I miss you guys.
The past fifty years had seen a vast drop in the crime that had run rampant after the Rikti War. The slow progress against the criminals finally pushed them back far enough that order had been restored. The Hero Corps had been basically disbanded. The government had found ways to predict in pregnancy if an un-born child would have the genes that had for years manifested as super powers, and the parents were given the opportunity to have that gene inhibited through advanced gene-therapy. The children of those who chose not to, were sent to special schools where their talents would be understood and cultivated. Their lives would be spent in training and dedicated to serving the community. It was a hard life, one that many of the children grew to resent, and eventually gave up. Sir Kit helped to train those that stuck with the program, keeping the ideals of honor and discipline that the Onami had been formed on alive.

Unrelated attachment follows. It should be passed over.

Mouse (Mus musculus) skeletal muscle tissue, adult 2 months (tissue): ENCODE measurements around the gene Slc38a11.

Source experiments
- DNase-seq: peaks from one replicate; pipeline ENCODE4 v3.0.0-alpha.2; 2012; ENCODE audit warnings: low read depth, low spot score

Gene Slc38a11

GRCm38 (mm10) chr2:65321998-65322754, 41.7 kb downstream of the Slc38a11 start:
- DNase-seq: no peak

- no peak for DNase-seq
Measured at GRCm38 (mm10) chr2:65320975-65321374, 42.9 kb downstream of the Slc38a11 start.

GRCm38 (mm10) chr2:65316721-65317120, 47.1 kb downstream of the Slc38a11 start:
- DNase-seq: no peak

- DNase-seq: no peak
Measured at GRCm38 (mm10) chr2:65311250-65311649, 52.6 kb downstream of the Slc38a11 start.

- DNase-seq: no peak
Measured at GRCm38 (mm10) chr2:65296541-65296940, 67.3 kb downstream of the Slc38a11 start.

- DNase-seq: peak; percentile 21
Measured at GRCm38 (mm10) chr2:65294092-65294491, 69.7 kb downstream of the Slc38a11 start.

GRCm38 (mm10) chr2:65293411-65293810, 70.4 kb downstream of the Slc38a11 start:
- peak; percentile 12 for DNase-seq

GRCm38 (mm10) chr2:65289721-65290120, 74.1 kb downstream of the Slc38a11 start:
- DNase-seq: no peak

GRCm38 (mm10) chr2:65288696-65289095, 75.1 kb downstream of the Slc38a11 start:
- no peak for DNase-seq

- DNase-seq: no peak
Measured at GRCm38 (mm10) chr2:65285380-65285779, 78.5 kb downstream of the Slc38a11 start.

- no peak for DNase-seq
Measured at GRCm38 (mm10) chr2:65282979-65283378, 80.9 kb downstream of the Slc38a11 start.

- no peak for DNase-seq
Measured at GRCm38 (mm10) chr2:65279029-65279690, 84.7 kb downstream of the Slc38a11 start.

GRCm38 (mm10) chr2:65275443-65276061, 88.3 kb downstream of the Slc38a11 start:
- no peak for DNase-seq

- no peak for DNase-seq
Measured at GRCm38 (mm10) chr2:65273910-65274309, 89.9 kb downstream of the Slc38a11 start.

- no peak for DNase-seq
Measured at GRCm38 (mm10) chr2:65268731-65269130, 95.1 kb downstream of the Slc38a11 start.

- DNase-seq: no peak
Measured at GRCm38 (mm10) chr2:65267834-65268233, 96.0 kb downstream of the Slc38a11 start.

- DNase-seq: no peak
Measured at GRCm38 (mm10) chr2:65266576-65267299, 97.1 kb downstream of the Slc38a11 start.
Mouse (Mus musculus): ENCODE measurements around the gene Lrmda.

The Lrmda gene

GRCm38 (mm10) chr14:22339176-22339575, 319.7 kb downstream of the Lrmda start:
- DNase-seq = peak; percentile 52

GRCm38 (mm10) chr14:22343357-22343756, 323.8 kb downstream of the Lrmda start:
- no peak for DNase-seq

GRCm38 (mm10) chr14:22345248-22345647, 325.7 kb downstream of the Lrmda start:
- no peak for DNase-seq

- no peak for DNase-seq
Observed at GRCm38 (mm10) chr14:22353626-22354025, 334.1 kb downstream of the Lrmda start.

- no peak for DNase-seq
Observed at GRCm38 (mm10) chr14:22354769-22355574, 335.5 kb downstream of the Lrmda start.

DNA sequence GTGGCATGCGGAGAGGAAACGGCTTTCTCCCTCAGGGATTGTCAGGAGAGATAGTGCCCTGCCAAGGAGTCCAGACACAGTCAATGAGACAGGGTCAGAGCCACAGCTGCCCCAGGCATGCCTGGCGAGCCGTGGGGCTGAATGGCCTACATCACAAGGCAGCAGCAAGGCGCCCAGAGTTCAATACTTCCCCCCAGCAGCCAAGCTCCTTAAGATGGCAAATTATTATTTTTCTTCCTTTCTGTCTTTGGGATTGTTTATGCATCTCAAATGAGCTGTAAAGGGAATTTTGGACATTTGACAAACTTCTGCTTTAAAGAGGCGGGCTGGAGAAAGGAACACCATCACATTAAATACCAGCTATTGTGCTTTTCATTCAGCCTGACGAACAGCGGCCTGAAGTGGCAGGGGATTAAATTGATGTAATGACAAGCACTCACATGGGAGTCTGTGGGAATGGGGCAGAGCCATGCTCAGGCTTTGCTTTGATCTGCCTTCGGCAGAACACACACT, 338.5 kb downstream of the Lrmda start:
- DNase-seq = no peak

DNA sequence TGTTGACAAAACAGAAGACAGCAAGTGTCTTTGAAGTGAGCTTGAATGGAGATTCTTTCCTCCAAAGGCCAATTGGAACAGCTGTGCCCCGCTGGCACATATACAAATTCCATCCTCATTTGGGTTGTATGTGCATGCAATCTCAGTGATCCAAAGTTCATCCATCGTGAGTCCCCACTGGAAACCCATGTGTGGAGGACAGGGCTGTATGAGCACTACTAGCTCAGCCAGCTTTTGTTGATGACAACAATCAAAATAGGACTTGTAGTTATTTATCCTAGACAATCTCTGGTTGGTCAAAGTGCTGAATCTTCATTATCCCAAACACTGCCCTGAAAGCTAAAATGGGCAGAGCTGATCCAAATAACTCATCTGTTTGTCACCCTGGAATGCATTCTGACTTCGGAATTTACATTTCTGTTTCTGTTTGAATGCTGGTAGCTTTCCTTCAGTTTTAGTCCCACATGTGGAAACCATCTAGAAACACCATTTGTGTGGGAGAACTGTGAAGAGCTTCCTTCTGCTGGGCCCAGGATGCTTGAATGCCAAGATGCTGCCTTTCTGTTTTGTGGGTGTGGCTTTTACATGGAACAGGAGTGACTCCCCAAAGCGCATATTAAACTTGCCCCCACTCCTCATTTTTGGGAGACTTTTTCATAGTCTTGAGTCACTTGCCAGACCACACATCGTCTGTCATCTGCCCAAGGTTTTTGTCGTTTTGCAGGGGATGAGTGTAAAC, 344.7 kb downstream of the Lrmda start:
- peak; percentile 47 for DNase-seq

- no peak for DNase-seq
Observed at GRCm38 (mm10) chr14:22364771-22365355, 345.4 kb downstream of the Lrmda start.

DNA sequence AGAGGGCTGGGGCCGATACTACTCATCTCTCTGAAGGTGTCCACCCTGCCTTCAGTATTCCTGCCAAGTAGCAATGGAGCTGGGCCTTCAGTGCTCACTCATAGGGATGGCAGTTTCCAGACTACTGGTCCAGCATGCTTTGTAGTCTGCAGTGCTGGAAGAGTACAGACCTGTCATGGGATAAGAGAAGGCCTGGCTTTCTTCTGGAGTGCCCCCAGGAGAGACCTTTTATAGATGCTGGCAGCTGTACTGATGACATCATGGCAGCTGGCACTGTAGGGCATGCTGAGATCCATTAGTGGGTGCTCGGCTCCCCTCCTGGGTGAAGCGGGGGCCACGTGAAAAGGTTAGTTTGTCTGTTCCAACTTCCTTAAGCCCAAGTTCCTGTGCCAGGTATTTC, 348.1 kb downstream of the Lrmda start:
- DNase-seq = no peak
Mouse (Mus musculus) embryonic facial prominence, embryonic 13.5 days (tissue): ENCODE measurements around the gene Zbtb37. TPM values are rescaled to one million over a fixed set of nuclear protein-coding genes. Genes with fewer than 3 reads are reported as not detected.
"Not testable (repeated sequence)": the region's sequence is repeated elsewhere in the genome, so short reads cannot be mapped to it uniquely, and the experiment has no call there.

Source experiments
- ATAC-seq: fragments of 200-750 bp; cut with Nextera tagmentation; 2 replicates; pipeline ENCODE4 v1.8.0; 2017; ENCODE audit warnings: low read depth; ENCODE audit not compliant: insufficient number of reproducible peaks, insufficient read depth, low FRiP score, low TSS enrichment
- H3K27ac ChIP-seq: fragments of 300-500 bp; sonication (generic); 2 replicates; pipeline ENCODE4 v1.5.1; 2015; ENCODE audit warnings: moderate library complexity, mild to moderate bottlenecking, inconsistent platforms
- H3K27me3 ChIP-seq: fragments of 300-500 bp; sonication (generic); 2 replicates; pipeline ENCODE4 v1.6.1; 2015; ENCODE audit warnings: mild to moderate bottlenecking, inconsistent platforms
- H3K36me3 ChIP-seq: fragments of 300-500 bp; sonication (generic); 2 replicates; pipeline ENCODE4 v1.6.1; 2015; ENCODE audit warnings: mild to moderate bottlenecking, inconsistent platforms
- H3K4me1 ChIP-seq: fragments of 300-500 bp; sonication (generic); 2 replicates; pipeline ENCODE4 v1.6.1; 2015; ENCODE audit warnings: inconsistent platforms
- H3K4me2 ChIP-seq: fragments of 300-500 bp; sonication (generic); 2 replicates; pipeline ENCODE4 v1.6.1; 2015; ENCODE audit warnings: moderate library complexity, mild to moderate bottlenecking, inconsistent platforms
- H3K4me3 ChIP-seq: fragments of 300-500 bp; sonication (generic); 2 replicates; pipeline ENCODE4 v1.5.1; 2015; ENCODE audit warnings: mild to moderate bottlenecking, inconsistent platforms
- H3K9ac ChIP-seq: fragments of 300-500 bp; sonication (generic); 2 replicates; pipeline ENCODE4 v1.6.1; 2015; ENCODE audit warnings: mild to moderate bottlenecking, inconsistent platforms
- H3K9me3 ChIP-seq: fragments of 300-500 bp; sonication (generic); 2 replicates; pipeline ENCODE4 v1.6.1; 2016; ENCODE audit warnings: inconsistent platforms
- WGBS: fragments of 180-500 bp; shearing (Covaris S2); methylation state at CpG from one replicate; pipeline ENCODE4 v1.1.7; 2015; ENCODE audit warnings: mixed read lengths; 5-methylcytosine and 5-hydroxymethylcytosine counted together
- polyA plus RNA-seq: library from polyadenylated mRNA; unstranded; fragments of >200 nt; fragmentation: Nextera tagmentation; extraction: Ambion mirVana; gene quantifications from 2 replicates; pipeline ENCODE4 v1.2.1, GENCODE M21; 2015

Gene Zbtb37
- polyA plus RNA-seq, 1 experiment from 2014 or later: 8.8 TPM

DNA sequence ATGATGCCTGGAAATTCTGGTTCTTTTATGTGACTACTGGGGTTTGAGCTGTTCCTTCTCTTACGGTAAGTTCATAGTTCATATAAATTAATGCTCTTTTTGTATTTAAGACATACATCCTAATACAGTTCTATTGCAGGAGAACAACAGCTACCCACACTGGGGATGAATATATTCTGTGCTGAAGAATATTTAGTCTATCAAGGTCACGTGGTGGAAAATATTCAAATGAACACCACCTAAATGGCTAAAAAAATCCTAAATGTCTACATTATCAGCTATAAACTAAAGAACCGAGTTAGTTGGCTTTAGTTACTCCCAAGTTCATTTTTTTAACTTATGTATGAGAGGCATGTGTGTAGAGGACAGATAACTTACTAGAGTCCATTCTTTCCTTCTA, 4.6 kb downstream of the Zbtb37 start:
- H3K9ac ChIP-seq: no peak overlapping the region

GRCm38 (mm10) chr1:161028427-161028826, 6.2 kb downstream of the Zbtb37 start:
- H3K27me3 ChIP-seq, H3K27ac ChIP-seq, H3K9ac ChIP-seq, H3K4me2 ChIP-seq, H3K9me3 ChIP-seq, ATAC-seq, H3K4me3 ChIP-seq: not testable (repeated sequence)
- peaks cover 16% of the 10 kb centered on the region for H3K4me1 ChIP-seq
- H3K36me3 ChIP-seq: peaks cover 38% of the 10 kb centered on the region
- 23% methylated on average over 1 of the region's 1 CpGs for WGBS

Somewhere, throughout Paragon City, what used to be called the City of Heroes, were two others doing the same thing as he was, patrolling the night, watching for the remnants of those who had once terrorized the world.
Four of those exited the building now, carrying a struggling woman, bound and gagged. One of the spell casters raised his hands and spoke aloud, a red nimbus surrounding him. In front of him a portal appeared in thin air, shimmering red in the night As the villains moved towards it, Sir Kit dropped to the ground in front of them
“That’s far enough,” he said. “Release her.”
Another of the casters raised a jewel in his hand, and beam of orange light lanced out, striking Sir Kit in the chest. His armor dispersed much of the blast, but it left a smoking burn mark, and staggered him back a step.
Too slow to dodge anymore, old man?